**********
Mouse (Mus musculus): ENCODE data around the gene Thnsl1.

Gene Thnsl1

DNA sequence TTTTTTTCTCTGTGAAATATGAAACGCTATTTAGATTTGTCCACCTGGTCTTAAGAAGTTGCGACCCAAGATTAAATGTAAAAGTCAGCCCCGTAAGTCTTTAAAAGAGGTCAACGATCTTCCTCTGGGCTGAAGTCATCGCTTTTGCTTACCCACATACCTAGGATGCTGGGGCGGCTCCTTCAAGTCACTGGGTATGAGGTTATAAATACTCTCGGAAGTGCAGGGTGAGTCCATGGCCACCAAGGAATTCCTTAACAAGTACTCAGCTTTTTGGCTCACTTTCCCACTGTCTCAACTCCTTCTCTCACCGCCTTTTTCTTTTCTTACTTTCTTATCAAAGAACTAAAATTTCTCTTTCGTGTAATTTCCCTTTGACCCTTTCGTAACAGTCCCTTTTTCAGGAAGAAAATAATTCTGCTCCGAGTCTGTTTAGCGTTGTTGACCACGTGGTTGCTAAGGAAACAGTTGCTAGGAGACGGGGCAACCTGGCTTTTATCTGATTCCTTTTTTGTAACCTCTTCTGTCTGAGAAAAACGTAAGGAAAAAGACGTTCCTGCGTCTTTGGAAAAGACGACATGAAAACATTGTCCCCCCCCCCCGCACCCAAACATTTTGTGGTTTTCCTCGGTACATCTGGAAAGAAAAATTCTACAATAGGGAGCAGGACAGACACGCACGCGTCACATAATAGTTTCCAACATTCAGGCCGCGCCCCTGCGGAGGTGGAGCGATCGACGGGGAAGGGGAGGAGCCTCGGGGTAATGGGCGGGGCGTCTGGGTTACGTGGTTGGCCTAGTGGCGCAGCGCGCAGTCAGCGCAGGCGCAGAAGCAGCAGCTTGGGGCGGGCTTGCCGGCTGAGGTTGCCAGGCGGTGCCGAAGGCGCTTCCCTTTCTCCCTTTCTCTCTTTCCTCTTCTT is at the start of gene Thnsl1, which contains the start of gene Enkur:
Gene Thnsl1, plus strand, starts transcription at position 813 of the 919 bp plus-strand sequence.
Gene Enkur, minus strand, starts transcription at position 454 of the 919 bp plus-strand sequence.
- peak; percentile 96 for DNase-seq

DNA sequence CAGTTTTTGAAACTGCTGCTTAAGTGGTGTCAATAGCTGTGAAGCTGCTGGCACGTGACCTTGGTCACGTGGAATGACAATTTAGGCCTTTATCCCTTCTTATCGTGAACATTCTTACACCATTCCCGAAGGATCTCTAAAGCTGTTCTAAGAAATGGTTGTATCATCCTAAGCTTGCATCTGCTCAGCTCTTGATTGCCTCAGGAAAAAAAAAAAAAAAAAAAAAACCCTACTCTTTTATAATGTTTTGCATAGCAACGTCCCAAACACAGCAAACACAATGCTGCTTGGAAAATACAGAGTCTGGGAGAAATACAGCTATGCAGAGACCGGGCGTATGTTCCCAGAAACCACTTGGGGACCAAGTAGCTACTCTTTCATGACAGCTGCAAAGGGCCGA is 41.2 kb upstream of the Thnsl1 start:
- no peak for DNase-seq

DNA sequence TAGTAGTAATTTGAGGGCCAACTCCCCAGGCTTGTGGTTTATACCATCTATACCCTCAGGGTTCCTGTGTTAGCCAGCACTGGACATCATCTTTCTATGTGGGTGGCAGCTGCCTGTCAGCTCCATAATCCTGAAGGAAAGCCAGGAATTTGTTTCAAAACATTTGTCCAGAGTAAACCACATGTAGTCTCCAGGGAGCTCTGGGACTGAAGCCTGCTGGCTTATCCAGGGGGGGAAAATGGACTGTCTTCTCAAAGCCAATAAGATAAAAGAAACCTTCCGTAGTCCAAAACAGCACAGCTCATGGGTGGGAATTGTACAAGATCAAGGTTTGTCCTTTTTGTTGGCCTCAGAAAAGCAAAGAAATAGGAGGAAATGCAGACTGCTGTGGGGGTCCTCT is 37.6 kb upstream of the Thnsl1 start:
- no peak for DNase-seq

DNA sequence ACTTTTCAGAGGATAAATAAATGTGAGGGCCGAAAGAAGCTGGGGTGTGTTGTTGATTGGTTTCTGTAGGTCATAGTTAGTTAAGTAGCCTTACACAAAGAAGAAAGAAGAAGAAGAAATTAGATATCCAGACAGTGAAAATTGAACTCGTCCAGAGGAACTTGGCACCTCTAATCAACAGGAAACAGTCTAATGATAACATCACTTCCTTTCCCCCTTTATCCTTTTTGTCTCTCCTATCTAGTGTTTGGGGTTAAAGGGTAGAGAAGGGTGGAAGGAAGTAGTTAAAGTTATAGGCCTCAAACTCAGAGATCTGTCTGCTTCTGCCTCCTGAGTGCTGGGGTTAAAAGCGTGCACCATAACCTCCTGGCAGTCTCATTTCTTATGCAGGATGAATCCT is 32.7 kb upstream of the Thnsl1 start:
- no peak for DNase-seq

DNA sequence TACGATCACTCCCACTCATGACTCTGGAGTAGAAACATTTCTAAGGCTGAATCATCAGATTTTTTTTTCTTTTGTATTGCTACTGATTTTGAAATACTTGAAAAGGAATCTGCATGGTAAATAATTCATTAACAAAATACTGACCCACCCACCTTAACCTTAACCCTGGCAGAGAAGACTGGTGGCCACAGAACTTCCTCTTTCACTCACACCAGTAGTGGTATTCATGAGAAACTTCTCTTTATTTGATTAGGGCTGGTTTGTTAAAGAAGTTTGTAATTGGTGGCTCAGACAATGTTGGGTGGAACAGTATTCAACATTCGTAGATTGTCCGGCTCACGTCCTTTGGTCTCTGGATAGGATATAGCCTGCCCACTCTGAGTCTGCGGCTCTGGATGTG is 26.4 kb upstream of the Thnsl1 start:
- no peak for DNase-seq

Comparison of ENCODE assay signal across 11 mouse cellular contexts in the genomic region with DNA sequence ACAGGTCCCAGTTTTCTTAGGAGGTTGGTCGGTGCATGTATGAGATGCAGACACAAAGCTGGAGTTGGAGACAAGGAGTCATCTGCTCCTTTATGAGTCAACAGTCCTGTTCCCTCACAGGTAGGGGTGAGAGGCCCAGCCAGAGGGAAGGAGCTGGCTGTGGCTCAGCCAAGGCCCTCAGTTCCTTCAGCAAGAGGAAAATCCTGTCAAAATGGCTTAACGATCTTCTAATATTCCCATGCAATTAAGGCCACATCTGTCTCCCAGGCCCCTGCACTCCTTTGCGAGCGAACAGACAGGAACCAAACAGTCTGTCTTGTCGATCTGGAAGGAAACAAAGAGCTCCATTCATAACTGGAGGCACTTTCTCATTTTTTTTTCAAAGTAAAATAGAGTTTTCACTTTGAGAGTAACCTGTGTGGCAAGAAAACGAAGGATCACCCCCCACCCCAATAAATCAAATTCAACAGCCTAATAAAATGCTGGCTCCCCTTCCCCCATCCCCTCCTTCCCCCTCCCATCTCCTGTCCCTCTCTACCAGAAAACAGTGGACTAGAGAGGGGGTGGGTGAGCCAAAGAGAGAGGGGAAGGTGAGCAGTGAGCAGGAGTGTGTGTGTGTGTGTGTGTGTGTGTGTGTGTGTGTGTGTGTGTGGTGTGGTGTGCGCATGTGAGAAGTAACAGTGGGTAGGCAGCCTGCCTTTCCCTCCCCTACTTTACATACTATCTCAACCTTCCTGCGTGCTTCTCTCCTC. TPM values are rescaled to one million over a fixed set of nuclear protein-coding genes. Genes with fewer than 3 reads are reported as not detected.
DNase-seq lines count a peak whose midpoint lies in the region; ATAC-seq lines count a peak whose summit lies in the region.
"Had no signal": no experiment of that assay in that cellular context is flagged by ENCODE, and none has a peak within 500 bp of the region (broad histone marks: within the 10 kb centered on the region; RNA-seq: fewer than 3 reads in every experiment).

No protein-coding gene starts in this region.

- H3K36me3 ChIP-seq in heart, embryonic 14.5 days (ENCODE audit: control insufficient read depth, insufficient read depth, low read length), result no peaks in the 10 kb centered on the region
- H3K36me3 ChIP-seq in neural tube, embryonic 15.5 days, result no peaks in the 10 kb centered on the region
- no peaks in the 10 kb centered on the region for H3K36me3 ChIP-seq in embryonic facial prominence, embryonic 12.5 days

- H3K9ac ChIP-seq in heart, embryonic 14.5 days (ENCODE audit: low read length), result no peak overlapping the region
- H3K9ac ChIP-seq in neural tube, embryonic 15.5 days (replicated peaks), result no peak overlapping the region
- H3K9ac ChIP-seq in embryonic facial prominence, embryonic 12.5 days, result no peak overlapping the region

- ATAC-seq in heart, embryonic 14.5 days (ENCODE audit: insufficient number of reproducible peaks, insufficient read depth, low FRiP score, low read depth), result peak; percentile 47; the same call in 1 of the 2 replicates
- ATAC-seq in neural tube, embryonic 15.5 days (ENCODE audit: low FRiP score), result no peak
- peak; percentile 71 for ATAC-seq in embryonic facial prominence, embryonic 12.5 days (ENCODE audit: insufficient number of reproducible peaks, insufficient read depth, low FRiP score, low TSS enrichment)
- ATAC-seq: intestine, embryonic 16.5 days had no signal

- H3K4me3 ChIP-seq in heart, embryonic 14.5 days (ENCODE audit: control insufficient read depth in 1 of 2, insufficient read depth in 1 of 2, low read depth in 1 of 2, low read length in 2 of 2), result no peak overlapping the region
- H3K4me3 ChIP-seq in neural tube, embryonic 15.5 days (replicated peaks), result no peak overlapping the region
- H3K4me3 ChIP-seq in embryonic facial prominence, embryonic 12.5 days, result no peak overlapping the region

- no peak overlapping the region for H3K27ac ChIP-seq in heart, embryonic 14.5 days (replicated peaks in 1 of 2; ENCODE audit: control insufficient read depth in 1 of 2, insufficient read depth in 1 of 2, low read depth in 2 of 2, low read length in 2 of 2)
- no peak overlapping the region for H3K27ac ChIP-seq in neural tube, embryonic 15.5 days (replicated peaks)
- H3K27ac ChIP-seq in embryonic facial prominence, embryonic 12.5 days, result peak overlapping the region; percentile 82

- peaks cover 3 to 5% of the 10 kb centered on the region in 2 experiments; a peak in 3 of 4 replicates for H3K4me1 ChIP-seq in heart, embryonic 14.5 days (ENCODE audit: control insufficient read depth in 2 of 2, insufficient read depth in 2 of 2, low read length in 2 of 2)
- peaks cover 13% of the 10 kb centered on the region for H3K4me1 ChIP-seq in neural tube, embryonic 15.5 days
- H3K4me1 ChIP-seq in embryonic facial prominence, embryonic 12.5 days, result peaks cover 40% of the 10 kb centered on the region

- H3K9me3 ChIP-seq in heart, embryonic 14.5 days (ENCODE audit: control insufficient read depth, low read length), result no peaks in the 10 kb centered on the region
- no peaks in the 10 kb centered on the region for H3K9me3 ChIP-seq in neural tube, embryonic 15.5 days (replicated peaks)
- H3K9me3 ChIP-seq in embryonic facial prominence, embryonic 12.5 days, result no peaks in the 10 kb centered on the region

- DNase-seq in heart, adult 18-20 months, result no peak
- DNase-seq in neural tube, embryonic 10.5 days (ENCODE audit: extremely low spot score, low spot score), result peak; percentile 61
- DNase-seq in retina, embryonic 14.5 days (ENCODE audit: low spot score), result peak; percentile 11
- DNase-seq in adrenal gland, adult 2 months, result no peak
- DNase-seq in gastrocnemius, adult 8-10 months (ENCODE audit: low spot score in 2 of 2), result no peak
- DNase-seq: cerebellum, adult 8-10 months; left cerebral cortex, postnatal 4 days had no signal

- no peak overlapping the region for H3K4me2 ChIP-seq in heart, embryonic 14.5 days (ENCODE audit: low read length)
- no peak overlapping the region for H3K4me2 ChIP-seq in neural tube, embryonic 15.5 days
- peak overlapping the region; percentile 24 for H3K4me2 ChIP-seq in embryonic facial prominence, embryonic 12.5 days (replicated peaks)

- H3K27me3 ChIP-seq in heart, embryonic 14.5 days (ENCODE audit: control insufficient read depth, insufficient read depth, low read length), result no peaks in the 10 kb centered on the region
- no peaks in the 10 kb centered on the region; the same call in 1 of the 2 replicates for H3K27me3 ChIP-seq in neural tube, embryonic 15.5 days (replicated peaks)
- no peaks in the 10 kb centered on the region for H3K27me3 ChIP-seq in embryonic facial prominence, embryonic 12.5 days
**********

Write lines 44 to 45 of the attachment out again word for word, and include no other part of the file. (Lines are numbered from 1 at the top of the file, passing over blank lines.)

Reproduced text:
- DNase-seq in adrenal gland, adult 2 months, result no peak
- DNase-seq in gastrocnemius, adult 8-10 months (ENCODE audit: low spot score in 2 of 2), result no peak